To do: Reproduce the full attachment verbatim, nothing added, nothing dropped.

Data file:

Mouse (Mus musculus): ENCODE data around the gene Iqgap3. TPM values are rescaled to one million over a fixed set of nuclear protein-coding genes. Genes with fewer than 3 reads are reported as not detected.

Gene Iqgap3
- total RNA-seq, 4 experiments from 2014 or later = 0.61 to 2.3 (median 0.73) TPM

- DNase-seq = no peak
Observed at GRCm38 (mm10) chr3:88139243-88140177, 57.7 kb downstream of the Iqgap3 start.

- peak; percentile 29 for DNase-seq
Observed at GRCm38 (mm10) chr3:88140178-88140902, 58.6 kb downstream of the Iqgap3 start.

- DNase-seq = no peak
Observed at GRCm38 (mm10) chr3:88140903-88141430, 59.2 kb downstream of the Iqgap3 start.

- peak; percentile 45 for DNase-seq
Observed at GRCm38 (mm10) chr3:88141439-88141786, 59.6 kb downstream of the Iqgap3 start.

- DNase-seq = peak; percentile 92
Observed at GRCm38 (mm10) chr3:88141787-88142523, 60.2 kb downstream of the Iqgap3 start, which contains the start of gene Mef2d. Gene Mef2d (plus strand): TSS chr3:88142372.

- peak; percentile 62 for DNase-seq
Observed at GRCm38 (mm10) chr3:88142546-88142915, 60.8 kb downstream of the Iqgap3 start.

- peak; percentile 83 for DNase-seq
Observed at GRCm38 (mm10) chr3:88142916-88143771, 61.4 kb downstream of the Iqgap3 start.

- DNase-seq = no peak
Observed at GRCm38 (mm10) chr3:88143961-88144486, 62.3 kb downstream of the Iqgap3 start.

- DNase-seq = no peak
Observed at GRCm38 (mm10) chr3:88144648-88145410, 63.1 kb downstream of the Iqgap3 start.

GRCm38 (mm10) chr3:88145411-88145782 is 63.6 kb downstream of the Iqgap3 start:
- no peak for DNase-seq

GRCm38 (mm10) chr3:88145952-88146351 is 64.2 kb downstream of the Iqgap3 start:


Mouse (Mus musculus): ENCODE data around the gene Iqgap3. TPM values are rescaled to one million over a fixed set of nuclear protein-coding genes. Genes with fewer than 3 reads are reported as not detected.

Gene Iqgap3
- total RNA-seq, 4 experiments from 2014 or later = 0.61 to 2.3 (median 0.73) TPM

- DNase-seq = no peak
Observed at GRCm38 (mm10) chr3:88139243-88140177, 57.7 kb downstream of the Iqgap3 start.

- peak; percentile 29 for DNase-seq
Observed at GRCm38 (mm10) chr3:88140178-88140902, 58.6 kb downstream of the Iqgap3 start.

- DNase-seq = no peak
Observed at GRCm38 (mm10) chr3:88140903-88141430, 59.2 kb downstream of the Iqgap3 start.

- peak; percentile 45 for DNase-seq
Observed at GRCm38 (mm10) chr3:88141439-88141786, 59.6 kb downstream of the Iqgap3 start.

- DNase-seq = peak; percentile 92
Observed at GRCm38 (mm10) chr3:88141787-88142523, 60.2 kb downstream of the Iqgap3 start, which contains the start of gene Mef2d. Gene Mef2d (plus strand): TSS chr3:88142372.

- peak; percentile 62 for DNase-seq
Observed at GRCm38 (mm10) chr3:88142546-88142915, 60.8 kb downstream of the Iqgap3 start.

- peak; percentile 83 for DNase-seq
Observed at GRCm38 (mm10) chr3:88142916-88143771, 61.4 kb downstream of the Iqgap3 start.

- DNase-seq = no peak
Observed at GRCm38 (mm10) chr3:88143961-88144486, 62.3 kb downstream of the Iqgap3 start.

- DNase-seq = no peak
Observed at GRCm38 (mm10) chr3:88144648-88145410, 63.1 kb downstream of the Iqgap3 start.

GRCm38 (mm10) chr3:88145411-88145782 is 63.6 kb downstream of the Iqgap3 start:
- no peak for DNase-seq

GRCm38 (mm10) chr3:88145952-88146351 is 64.2 kb downstream of the Iqgap3 start: